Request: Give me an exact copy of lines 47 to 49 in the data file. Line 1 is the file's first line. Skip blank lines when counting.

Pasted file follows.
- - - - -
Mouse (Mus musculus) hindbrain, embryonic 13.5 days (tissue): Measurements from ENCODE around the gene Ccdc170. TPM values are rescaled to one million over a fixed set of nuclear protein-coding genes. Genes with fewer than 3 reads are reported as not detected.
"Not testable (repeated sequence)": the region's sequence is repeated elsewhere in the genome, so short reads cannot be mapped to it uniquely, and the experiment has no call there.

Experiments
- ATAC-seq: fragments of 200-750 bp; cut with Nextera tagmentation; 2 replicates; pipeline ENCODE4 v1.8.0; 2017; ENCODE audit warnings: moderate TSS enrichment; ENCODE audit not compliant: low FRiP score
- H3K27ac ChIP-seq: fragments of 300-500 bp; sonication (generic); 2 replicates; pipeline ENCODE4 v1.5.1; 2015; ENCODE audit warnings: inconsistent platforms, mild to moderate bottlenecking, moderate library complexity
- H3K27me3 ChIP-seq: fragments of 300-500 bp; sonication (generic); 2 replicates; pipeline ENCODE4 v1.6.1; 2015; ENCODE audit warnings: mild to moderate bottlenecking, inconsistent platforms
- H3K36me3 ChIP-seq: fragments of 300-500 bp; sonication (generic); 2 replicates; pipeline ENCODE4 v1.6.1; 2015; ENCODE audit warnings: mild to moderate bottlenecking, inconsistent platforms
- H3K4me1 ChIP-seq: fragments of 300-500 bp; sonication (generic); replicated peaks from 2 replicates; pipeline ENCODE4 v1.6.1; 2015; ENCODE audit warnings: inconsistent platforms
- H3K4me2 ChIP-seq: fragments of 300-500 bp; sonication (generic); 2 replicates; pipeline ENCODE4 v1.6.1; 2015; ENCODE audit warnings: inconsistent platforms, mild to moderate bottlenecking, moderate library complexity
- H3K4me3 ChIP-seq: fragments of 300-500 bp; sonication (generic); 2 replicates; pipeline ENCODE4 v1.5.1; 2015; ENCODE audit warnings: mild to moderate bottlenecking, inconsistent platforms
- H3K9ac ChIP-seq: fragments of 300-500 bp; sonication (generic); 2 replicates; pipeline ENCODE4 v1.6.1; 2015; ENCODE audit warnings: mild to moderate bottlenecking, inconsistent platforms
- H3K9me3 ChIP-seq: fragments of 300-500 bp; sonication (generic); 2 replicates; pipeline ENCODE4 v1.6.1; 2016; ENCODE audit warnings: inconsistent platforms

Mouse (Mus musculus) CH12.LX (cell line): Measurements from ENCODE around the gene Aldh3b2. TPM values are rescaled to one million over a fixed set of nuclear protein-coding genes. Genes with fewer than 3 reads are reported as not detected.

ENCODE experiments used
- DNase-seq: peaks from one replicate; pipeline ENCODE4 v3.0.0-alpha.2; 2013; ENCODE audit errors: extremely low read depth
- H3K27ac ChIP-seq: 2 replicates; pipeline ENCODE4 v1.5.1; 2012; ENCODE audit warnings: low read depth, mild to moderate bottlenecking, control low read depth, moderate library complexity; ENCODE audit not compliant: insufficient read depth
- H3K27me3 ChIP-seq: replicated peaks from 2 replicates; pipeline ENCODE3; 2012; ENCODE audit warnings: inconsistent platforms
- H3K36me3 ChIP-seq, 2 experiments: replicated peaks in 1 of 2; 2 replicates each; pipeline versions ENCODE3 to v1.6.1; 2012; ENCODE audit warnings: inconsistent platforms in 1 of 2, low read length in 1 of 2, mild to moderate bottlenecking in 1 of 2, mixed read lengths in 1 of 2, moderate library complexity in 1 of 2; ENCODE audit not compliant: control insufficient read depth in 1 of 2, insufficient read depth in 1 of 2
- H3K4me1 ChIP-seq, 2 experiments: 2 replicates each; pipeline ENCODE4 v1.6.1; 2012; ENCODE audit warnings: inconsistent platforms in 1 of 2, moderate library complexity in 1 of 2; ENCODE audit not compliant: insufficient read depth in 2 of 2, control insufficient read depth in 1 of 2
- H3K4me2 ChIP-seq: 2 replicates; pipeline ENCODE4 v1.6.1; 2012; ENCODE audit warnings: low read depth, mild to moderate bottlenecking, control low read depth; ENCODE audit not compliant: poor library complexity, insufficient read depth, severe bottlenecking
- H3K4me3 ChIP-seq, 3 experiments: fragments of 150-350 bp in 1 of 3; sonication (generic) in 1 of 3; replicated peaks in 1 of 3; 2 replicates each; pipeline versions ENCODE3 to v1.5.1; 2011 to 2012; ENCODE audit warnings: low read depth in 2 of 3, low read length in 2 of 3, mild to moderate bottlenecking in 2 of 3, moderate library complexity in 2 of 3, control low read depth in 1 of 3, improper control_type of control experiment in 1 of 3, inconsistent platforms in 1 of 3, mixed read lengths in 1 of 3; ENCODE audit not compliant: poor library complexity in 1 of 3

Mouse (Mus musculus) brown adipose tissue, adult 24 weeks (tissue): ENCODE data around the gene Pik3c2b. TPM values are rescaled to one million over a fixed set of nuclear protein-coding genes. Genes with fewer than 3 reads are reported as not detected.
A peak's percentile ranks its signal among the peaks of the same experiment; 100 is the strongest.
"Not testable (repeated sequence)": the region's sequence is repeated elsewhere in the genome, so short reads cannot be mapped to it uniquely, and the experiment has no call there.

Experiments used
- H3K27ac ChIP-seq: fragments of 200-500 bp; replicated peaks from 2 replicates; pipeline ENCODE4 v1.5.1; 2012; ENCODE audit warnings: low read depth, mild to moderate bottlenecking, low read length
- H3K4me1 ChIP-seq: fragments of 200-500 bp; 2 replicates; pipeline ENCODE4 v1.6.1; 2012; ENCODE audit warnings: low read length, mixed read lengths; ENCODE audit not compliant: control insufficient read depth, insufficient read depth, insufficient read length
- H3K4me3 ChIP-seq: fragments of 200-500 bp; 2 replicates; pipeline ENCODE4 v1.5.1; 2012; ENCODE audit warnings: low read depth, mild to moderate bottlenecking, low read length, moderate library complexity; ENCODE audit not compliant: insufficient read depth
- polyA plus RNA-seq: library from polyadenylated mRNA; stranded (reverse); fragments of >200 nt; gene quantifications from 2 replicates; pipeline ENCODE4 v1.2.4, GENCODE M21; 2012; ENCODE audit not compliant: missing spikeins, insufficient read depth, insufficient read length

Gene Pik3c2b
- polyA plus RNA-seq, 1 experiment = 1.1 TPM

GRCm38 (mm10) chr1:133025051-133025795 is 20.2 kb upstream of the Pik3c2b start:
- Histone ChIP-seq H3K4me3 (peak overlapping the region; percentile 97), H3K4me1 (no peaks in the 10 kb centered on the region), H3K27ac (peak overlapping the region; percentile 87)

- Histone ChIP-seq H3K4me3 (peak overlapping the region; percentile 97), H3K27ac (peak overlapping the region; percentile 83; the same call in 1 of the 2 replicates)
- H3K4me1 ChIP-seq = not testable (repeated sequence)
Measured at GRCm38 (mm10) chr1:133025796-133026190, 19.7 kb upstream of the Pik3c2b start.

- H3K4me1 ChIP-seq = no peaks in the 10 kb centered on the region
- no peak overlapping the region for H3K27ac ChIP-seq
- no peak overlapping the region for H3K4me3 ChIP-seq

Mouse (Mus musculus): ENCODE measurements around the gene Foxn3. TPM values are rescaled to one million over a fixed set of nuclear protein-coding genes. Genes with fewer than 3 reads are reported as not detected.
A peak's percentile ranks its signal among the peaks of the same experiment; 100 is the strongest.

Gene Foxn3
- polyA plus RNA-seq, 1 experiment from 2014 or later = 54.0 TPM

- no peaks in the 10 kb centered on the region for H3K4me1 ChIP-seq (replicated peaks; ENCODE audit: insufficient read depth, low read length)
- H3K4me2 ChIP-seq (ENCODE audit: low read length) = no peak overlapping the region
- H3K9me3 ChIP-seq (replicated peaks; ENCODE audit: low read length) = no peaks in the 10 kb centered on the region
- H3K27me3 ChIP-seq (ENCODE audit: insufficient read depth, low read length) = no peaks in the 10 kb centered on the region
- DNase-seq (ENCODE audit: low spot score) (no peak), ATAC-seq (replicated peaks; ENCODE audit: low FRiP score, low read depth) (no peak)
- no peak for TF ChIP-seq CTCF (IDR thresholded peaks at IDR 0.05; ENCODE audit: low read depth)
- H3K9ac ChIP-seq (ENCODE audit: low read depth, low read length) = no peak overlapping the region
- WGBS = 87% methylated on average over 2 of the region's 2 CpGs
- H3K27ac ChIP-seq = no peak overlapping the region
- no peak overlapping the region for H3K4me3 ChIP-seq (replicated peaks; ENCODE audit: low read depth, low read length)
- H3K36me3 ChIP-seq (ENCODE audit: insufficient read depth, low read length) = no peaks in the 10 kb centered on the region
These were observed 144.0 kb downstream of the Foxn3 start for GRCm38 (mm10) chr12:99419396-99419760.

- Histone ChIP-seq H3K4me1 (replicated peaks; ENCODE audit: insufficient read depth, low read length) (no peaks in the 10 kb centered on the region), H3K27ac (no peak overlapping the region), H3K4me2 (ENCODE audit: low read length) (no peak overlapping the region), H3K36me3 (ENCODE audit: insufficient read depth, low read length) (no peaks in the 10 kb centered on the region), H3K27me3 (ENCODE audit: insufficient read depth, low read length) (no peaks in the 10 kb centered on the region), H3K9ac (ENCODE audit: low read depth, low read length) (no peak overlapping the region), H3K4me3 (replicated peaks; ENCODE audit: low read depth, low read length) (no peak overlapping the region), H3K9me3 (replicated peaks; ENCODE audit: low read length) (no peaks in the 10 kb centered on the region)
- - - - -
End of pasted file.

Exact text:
- H3K27me3 ChIP-seq (ENCODE audit: insufficient read depth, low read length) = no peaks in the 10 kb centered on the region
- DNase-seq (ENCODE audit: low spot score) (no peak), ATAC-seq (replicated peaks; ENCODE audit: low FRiP score, low read depth) (no peak)
- no peak for TF ChIP-seq CTCF (IDR thresholded peaks at IDR 0.05; ENCODE audit: low read depth)